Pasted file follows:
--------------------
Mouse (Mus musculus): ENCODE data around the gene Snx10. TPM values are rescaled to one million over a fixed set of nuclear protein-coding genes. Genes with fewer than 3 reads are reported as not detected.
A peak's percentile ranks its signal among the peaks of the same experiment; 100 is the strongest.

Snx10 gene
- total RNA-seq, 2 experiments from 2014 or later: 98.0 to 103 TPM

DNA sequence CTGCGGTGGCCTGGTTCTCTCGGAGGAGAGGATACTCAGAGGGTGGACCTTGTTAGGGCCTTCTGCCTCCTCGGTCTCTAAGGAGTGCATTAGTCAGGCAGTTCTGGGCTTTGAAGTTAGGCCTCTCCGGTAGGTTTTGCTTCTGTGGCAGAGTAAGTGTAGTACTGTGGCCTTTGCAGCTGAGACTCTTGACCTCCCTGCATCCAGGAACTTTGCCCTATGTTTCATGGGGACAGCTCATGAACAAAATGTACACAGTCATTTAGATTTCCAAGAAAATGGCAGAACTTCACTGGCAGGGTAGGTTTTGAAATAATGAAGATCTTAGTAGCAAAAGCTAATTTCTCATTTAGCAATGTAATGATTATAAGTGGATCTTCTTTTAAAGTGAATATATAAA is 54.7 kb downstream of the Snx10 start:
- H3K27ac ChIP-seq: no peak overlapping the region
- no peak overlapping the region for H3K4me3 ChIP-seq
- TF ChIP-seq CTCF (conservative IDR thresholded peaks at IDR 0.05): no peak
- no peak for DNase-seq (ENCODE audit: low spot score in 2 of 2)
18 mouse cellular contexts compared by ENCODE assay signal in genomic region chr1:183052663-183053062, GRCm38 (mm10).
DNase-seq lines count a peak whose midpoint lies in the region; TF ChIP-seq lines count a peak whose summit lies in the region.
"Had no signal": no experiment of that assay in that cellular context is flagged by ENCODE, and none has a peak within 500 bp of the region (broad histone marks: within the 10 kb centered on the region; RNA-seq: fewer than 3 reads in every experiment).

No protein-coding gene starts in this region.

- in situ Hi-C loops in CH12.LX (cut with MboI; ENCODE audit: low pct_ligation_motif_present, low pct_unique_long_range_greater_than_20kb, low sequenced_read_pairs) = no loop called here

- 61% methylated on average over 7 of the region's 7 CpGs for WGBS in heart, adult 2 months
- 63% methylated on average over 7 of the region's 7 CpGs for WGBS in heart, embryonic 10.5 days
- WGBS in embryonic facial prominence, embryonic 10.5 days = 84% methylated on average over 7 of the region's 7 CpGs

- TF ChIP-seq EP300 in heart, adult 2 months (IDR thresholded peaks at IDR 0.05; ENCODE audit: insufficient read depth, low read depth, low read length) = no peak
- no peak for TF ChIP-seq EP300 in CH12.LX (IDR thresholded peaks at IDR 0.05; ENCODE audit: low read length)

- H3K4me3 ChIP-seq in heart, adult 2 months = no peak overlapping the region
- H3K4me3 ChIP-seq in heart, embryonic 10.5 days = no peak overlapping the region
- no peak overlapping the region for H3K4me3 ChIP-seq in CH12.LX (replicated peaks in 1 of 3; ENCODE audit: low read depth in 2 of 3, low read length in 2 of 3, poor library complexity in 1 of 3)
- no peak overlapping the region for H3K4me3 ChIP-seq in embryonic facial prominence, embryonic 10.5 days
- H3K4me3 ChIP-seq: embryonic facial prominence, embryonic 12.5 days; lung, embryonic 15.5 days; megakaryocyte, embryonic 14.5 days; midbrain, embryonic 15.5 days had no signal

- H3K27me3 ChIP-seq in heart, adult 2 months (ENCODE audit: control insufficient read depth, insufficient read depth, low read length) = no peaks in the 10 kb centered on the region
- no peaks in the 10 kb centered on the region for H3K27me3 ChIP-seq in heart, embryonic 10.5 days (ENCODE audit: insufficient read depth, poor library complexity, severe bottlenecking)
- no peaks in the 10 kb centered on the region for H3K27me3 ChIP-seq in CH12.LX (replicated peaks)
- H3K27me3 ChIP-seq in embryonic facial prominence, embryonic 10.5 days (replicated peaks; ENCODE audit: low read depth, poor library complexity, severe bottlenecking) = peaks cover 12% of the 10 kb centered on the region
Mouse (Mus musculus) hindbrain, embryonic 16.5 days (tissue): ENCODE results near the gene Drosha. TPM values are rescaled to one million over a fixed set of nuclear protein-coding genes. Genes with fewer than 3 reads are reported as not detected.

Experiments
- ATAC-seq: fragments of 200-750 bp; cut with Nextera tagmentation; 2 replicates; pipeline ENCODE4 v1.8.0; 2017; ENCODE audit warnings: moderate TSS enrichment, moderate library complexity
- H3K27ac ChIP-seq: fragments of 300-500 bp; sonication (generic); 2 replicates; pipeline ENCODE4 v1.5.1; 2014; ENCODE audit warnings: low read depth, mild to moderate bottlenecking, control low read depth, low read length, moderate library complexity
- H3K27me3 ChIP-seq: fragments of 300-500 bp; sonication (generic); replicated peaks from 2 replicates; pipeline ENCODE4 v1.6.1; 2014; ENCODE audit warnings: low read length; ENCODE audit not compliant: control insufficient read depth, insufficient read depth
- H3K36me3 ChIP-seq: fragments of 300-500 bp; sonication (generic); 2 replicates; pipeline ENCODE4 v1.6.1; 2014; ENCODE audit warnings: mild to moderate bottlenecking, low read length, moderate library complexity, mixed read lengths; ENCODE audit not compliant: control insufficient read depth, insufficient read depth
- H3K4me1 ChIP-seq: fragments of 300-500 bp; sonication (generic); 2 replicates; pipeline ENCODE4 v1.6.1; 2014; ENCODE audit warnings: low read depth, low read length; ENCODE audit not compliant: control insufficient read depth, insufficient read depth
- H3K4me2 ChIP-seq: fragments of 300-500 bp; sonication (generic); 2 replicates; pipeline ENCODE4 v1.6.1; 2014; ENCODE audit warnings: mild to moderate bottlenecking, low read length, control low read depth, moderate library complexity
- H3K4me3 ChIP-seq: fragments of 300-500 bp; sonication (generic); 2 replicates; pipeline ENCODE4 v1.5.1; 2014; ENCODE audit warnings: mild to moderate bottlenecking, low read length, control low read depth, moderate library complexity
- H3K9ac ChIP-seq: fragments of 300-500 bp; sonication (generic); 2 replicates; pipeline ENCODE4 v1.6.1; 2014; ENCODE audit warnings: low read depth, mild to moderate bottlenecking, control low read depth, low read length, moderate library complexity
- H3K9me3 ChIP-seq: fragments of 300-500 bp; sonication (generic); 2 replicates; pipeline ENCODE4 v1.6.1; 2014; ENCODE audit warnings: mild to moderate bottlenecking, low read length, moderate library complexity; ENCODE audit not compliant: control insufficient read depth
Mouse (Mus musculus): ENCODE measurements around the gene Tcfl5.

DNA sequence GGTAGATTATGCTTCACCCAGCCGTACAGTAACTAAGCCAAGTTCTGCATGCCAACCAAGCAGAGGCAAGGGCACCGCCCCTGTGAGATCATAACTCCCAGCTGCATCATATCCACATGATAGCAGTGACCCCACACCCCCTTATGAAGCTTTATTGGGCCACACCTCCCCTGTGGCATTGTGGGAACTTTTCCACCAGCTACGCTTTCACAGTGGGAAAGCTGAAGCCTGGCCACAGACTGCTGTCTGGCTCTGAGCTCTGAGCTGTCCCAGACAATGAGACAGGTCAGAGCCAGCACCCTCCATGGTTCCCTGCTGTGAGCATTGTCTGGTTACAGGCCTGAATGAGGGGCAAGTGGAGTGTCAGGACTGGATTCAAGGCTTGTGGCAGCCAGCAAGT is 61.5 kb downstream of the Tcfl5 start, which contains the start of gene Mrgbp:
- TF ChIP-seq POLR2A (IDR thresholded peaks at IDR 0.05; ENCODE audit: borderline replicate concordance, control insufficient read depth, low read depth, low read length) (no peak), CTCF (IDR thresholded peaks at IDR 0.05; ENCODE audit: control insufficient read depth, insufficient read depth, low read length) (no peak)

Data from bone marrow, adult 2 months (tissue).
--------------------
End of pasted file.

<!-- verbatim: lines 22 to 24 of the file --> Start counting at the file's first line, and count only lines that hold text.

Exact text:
- no peak overlapping the region for H3K4me3 ChIP-seq in CH12.LX (replicated peaks in 1 of 3; ENCODE audit: low read depth in 2 of 3, low read length in 2 of 3, poor library complexity in 1 of 3)
- no peak overlapping the region for H3K4me3 ChIP-seq in embryonic facial prominence, embryonic 10.5 days
- H3K4me3 ChIP-seq: embryonic facial prominence, embryonic 12.5 days; lung, embryonic 15.5 days; megakaryocyte, embryonic 14.5 days; midbrain, embryonic 15.5 days had no signal